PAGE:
Cosmology Darwinism Intelligent Design Physics

We are told that quantum Darwinism has passed its first test

Spread the love

At explaining reality:

One of the most remarkable ideas in this theoretical framework is that the definite properties of objects that we associate with classical physics — position and speed, say — are selected from a menu of quantum possibilities in a process loosely analogous to natural selection in evolution: The properties that survive are in some sense the “fittest.” As in natural selection, the survivors are those that make the most copies of themselves. This means that many independent observers can make measurements of a quantum system and agree on the outcome — a hallmark of classical behavior.

This idea, called quantum Darwinism (QD), explains a lot about why we experience the world the way we do rather than in the peculiar way it manifests at the scale of atoms and fundamental particles. Although aspects of the puzzle remain unresolved, QD helps heal the apparent rift between quantum and classical physics.

Philip Ball, “Quantum Darwinism, an Idea to Explain Objective Reality, Passes First Tests” at Quanta

They found that it worked in an artificial environment.

But although these studies seem consistent with QD, they can’t be taken as proof that it is the sole description for the emergence of classicality, or even that it’s wholly correct. For one thing, says Cabello, the three experiments offer only schematic versions of what a real environment consists of. What’s more, the experiments don’t cleanly rule out other ways to view the emergence of classicality.

Philip Ball, “Quantum Darwinism, an Idea to Explain Objective Reality, Passes First Tests” at Quanta

But at least they found a job for Darwinism. Wait a minute! Wasn’t there cosmic Darwinism a decade ago? Yes, here. And quantum Darwinism whistled through in 2016 too.

We shall see.

Follow UD News at Twitter!

7 Replies to “We are told that quantum Darwinism has passed its first test

  1. 1
    bornagain77 says:

    Well golly gee whiz, not only can the ‘designer substitute’ of natural selection create the overwhelming ‘appearance of design’ in biology, but apparently natural selection can now also be a stand in for God so as to explain quantum wave collapse and thus explain the continual existence of the universe itself.

    Apparently, there simply nothing that natural selection, (and a lot of unrestrained imagination), can’t do.

    I wonder if they can add this miracle working natural selection stuff to washing detergents so that we may finally get whiter whites?

    Of course there will always be others, (i.e. Creationist lunatics), who will not be so easily impressed with this supposedly omnipotent power of natural selection to explain, not only all life in the universe, but apparently now also explain the existence of the universe itself.

    As Adam Sedgwick originally pointed out to Charles Darwin himself about his theory of natural selection, “what is it but a secondary consequence of supposed, or known, primary facts. Development is a better word because more close to the cause of the fact.”,,, and yet,,, “You write of “natural selection” as if it were done consciously by the selecting agent.”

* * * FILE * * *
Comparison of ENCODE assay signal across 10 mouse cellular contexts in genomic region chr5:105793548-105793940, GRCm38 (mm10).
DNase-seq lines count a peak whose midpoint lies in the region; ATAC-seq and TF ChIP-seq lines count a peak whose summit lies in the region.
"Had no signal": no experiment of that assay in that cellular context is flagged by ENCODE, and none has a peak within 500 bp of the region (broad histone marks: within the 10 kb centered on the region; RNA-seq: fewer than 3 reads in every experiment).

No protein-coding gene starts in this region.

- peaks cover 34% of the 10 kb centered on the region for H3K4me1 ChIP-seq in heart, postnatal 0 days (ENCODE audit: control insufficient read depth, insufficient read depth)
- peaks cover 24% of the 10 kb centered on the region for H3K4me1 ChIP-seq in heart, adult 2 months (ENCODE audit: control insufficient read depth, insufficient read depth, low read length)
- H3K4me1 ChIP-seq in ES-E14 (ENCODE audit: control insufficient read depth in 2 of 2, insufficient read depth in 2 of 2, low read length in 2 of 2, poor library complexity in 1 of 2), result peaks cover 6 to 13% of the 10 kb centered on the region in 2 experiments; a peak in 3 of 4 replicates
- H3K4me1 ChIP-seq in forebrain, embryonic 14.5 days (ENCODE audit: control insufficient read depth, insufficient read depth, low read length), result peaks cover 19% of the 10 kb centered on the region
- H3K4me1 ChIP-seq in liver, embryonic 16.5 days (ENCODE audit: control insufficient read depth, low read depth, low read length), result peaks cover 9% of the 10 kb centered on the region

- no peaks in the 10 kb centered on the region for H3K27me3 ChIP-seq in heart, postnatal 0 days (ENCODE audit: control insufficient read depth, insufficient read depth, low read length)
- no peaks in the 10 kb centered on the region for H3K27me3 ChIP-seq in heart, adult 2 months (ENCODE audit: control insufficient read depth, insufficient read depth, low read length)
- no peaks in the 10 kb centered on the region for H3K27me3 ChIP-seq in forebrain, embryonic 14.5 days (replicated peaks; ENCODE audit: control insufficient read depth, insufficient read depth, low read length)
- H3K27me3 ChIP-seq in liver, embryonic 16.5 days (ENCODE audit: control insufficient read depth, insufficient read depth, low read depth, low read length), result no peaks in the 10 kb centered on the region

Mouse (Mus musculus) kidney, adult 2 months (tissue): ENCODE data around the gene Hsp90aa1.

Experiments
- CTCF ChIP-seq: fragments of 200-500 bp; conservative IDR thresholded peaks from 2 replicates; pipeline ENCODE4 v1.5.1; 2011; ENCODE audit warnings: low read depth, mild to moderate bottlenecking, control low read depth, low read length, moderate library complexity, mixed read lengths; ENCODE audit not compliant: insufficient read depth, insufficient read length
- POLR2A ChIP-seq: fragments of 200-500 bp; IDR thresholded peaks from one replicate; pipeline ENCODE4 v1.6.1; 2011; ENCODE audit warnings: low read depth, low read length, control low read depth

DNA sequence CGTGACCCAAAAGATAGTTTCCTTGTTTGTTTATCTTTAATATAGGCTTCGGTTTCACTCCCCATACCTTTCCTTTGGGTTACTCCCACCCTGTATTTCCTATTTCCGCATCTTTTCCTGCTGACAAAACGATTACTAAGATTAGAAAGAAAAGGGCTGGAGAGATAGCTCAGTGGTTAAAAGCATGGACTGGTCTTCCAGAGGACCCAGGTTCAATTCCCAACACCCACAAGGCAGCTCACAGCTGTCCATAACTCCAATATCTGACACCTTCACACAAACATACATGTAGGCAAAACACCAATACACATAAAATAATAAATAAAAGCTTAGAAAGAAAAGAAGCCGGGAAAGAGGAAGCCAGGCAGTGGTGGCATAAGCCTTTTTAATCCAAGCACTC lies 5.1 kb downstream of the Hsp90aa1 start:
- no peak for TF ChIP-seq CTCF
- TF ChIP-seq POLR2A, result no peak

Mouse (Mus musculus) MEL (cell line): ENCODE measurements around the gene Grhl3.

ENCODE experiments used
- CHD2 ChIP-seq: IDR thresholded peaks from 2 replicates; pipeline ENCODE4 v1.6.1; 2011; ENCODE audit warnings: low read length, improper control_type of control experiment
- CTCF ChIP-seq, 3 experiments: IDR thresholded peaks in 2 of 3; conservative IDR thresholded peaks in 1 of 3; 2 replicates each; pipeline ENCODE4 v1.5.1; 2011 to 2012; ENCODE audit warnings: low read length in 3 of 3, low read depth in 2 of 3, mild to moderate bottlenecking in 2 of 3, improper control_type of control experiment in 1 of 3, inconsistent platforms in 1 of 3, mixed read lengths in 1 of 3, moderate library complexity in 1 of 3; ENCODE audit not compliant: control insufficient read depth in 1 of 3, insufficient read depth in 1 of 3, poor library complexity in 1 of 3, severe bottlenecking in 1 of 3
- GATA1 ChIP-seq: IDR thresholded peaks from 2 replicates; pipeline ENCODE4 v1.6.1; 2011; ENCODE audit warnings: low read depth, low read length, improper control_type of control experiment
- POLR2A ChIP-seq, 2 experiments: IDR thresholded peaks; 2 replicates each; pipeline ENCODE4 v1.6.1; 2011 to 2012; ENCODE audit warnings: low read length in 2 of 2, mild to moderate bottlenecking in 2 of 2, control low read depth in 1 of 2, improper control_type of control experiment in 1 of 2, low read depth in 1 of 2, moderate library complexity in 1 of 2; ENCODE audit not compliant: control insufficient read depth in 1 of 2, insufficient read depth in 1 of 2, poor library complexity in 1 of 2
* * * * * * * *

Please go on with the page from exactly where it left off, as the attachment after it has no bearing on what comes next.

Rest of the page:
From Adam Sedgwick to Charles Darwin? 24 November 1859
    Cambridge
    Excerpt: As to your grand principle—natural selection—what is it but a secondary consequence of supposed, or known, primary facts. Development is a better word because more close to the cause of the fact. For you do not deny causation. I call (in the abstract) causation the will of God: & I can prove that He acts for the good of His creatures. He also acts by laws which we can study & comprehend— Acting by law, & under what is called final cause, comprehends, I think, your whole principle. You write of “natural selection” as if it were done consciously by the selecting agent. ’Tis but a consequence of the presupposed development, & the subsequent battle for life.—
    https://www.darwinproject.ac.uk/letter/DCP-LETT-2548.xml

    “,, intelligent design is a thoroughly apt phrase, signifying that design is inferred because an intelligent agent has done what only intelligent agents can do, namely, make a choice. If intelligent design is a thoroughly apt phrase, the same cannot be said for the phrase natural selection. The second word of the phrase natural selection, is of course a synonym for choice. Indeed the l-e-c in selection is a variant of the l-e-g that in the Latin lego means to choose or select, and that also appears as l-i-g in intelligence. Natural selection is therefore an oxymoron. It attributes the power to choose, which properly belongs to intelligent agents, to natural causes, which inherently lack the power to choose.”
    – William Dembski – Science and the Myth of Progress – pg 294 – 2003
    https://books.google.com/books?id=9w53fjGdnAoC&pg=PA294

    No Controversies About Darwinism? Try This One – May 30, 2017
    Excerpt: “Natural selection functions in the realm of philosophy, not science.” For support, he quotes none other than staunch Darwinian Richard Lewontin of Harvard, who at least had the intellectual rigor to critically examine the meaning of natural selection:
    “For what good is a theory that is guaranteed by its internal logical structure to agree with all conceivable observations, irrespective of the real structure of the world? If scientists are going to use logically unbeatable theories about the world, they might as well give up natural science and take up religion. Yet is that not exactly the situation with Darwinism?”
    (Lewontin, “Testing the Theory of Natural Selection,” Nature 236, no. 543 (1972): 181-182, cited by Bethell, p. 65).,,,